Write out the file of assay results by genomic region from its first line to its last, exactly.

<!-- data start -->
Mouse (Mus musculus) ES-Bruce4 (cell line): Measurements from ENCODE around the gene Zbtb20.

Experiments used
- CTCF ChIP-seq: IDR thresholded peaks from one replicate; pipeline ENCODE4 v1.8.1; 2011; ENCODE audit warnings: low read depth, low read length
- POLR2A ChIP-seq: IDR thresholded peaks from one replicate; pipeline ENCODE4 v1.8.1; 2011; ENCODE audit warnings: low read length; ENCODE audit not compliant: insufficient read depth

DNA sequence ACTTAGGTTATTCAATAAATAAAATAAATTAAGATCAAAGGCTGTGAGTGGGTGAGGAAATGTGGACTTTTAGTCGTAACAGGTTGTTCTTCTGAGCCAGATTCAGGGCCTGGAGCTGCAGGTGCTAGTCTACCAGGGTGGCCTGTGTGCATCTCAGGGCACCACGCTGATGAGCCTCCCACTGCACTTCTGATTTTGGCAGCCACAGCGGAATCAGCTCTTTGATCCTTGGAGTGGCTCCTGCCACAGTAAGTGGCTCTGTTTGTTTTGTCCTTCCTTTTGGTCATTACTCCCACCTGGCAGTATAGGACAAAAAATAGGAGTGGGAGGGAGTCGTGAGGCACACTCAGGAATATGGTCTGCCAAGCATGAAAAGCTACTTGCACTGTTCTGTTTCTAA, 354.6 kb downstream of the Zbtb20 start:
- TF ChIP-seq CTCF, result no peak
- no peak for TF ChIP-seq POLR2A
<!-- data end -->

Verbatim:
Mouse (Mus musculus) ES-Bruce4 (cell line): Measurements from ENCODE around the gene Zbtb20.

Experiments used
- CTCF ChIP-seq: IDR thresholded peaks from one replicate; pipeline ENCODE4 v1.8.1; 2011; ENCODE audit warnings: low read depth, low read length
- POLR2A ChIP-seq: IDR thresholded peaks from one replicate; pipeline ENCODE4 v1.8.1; 2011; ENCODE audit warnings: low read length; ENCODE audit not compliant: insufficient read depth

DNA sequence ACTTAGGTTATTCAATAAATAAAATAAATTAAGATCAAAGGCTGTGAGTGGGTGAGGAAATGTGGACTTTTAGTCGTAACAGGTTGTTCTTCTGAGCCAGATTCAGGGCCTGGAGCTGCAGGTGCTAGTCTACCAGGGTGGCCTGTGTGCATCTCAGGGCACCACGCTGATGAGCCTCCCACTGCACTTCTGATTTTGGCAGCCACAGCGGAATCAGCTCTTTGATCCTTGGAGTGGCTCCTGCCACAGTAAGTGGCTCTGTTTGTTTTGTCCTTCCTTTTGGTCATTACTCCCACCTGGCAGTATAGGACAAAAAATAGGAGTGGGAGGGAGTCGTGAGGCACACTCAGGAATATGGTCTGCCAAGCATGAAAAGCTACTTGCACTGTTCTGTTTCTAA, 354.6 kb downstream of the Zbtb20 start:
- TF ChIP-seq CTCF, result no peak
- no peak for TF ChIP-seq POLR2A